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Numbers 5:5-10

Context
Restitution for Sin

5:5 Then the Lord spoke to Moses: 5:6 “Tell the Israelites, ‘When 1  a man or a woman commits any sin that people commit, 2  thereby breaking faith 3  with the Lord, and that person is found guilty, 4  5:7 then he must confess 5  his sin that he has committed and must make full reparation, 6  add one fifth to it, and give it to whomever he wronged. 7  5:8 But if the individual has no close relative 8  to whom reparation can be made for the wrong, the reparation for the wrong must be paid to the Lord 9  for the priest, in addition to the ram of atonement by which atonement is made for him. 5:9 Every offering 10  of all the Israelites’ holy things that they bring to the priest will be his. 5:10 Every man’s holy things 11  will be his; whatever any man gives the priest will be his.’”

1 sn This type of law is known as casuistic. The law is introduced with “when/if” and then the procedure to be adopted follows it. The type of law was common in the Law Code of Hammurabi.

2 tn The verse simply says “any sin of a man,” but the genitive could mean that it is any sin that a man would commit (subjective genitive), or one committed against a man (objective genitive). Because of the similarity with Lev 5:22, the subjective is better. The sin is essentially “missing the mark” which is the standard of the Law of the Lord. The sin is not in this case accidental or inadvertent. It means here simply failing to live up to the standard of the Lord. Since both men and women are mentioned in the preceding clause, the translation uses “people” here.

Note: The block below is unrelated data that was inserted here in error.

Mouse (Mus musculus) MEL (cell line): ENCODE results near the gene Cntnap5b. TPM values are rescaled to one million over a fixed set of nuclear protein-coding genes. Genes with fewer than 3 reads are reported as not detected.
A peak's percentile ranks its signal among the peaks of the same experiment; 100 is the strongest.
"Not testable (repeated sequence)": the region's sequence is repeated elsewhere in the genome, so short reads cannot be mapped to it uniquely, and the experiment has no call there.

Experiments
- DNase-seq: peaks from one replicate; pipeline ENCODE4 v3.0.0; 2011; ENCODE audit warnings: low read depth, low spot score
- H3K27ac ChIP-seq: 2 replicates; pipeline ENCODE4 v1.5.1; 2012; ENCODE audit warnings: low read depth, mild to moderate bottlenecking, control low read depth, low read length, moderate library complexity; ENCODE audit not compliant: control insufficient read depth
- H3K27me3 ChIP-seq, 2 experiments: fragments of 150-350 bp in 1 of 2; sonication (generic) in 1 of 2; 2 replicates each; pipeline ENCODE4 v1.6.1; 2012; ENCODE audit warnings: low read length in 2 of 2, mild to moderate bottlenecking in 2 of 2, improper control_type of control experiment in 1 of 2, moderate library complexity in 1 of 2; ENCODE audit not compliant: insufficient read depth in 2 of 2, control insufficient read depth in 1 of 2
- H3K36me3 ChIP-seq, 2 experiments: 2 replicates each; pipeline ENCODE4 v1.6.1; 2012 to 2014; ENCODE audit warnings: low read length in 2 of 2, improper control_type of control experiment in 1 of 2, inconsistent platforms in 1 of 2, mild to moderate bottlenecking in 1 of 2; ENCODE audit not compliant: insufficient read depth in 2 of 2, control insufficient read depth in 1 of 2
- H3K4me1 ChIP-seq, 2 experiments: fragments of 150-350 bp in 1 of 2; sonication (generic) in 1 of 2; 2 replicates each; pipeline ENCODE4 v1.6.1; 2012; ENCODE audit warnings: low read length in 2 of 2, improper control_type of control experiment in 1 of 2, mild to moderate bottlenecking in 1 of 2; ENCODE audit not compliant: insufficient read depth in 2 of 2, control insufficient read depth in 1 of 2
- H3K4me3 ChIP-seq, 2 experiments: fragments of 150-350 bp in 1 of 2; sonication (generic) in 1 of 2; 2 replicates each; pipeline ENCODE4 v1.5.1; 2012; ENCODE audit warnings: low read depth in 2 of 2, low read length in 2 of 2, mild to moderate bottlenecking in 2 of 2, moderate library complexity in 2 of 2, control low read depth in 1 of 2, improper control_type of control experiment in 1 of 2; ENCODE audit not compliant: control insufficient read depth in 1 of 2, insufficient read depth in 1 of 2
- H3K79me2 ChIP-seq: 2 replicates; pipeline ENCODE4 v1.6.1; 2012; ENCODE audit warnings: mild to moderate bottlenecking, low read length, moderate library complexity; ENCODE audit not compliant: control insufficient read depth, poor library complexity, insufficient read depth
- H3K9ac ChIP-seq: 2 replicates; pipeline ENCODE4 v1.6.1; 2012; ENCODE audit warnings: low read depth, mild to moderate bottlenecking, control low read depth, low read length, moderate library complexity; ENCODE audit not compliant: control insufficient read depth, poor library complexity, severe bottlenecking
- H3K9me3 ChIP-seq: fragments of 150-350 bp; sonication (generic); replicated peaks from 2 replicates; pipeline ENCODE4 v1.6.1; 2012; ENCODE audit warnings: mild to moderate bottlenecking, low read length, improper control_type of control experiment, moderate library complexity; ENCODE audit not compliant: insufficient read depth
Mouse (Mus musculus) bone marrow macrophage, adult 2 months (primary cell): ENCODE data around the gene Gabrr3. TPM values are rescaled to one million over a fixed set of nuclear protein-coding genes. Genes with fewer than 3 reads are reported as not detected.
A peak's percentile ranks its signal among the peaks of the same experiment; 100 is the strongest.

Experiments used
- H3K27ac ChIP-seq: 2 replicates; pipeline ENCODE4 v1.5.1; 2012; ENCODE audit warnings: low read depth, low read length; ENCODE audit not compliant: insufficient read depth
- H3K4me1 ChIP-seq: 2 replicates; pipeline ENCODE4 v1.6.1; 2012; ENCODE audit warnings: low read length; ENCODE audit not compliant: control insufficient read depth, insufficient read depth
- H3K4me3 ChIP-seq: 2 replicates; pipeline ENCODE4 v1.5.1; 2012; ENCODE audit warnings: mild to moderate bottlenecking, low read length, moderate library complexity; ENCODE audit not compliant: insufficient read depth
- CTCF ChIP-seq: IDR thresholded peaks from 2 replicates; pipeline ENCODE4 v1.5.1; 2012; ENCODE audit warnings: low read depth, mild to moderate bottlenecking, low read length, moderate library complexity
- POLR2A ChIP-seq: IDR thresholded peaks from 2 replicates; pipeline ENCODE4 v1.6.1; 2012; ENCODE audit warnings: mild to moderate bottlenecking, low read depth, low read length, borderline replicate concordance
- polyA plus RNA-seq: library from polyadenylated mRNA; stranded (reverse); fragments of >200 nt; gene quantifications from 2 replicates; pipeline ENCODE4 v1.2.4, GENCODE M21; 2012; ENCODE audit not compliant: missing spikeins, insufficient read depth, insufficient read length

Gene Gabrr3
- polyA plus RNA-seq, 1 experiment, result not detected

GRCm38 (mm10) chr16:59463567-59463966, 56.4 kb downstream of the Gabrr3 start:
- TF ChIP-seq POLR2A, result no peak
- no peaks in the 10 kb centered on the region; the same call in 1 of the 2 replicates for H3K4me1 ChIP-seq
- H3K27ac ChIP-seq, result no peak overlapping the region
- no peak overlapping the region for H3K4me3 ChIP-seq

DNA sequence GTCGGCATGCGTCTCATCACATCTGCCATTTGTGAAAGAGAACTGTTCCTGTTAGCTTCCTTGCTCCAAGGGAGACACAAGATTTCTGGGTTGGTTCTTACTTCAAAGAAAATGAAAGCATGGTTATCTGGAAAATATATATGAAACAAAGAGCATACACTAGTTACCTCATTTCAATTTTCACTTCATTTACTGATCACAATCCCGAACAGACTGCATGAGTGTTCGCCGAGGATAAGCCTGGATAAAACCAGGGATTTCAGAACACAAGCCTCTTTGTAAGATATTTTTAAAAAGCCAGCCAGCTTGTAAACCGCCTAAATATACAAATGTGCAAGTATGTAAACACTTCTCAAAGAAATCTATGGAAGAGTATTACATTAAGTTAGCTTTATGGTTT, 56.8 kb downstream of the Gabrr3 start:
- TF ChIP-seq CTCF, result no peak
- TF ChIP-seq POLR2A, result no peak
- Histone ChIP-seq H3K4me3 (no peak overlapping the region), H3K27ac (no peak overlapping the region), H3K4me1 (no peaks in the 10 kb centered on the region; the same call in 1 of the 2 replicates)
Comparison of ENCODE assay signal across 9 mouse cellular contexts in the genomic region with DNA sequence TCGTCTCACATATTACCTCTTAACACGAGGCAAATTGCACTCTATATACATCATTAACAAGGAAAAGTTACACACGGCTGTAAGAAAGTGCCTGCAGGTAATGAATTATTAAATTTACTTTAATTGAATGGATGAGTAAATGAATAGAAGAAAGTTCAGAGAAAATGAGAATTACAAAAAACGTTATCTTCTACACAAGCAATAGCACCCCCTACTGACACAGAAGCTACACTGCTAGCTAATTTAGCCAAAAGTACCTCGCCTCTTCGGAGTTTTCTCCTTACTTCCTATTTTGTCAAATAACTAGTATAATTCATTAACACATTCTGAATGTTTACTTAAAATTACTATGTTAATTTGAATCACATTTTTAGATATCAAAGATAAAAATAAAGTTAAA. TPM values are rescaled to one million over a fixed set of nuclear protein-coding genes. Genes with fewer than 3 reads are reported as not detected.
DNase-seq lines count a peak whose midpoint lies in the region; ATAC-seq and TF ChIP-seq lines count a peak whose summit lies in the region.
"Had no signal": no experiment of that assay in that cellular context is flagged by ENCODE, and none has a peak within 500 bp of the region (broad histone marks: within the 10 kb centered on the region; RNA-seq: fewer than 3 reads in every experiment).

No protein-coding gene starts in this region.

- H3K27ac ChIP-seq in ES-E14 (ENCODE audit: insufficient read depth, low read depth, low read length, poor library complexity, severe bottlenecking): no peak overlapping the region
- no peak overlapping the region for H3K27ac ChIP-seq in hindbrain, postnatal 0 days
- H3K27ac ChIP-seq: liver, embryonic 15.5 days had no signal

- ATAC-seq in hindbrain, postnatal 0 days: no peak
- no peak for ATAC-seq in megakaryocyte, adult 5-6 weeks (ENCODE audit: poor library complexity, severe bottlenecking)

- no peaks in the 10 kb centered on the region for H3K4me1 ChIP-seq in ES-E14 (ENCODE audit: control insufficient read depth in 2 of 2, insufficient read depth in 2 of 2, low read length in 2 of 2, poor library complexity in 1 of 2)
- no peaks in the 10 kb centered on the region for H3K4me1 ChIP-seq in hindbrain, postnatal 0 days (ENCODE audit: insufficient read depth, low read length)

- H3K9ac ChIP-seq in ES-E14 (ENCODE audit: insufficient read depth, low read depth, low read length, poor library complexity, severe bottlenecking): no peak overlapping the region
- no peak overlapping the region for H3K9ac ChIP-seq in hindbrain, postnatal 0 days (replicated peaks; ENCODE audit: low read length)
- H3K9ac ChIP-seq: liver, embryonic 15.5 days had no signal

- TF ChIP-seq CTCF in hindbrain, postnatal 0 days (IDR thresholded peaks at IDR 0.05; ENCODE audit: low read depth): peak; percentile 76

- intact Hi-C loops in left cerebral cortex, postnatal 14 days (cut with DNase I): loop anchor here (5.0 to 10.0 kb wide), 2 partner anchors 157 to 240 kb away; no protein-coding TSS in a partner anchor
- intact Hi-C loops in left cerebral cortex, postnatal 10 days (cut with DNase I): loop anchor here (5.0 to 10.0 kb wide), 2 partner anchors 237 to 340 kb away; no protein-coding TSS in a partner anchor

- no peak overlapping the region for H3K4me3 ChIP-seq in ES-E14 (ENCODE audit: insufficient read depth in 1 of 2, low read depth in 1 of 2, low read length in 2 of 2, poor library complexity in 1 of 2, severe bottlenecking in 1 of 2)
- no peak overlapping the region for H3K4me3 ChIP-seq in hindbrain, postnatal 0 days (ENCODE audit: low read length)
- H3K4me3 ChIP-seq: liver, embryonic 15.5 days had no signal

3 tn The verb is מַעַל (maal), which means to “defraud, violate, trespass against,” or “to deal treacherously, do an act of treachery.” In doing any sin that people do, the guilty have been unfaithful to the Lord, and therefore must bring him a sacrifice.

4 tn The word used here for this violation is אָשָׁם (’asham). It can be translated “guilt, to be guilty”; it can also be used for the reparation offering. The basic assumption here is that the individual is in a state of sin – is guilty. In that state he or she feels remorse for the sin and seeks forgiveness through repentance. See further P. P. Saydon, “Sin Offering and Trespass Offering,” CBQ 8 (1946): 393-98; H. C. Thompson, “The Significance of the Term ’Asham in the Old Testament,” TGUOS 14 (1953): 20-26.

5 tn The verb is the Hitpael perfect tense with vav (ו) consecutive from the verb יָדָה (yadah), which in this stem means “acknowledge, confess sin,” but in the Hiphil (primarily) it means “praise, give thanks.” In both cases one is acknowledging something, either the sin, or the person and work of the Lord. Here the verb comes in the apodosis: “when…then he must confess.”

6 tn The verb is the Hiphil perfect of שׁוּב (shuv, “return”). Here it has the sense of “repay” with the word “reparation” (traditionally rendered “guilt offering,” but now is understood to refer to what was defrauded). The Levitical rulings called for the guilty to restore what was taken, if it could be made right, and pay a fifth more as a surcharge.

7 tn This is now the third use of אָשָׁם (’asham); the first referred to “guilt,” the second to “reparation,” and now “wronged.” The idea of “guilt” lies behind the second two uses as well as the first. In the second “he must repay his guilt” (meaning what he is guilty of); and here it can also mean “the one against whom he is guilty of sinning.”

8 sn For more information on the word, see A. R. Johnson, “The Primary Meaning of גאל,” VTSup 1 (1953): 67-77.

9 tc The editors of BHS prefer to follow the Greek, Syriac, and Latin and not read “for the Lord” here, but read a form of the verb “to be” instead. But the text makes more sense as it stands: The payment is to be made to the Lord for the benefit of the priests.

10 tn The Hebrew word תְּרוּמָה (tÿrumah) seems to be a general word for any offering that goes to the priests (see J. Milgrom, Studies in Cultic Theology and Terminology [SJLA 36], 159-72).

11 sn The “holy gifts” are described with the root of קֹדֶשׁ (qodesh) to convey that they were separate. Such things had been taken out of the ordinary and normal activities of life.



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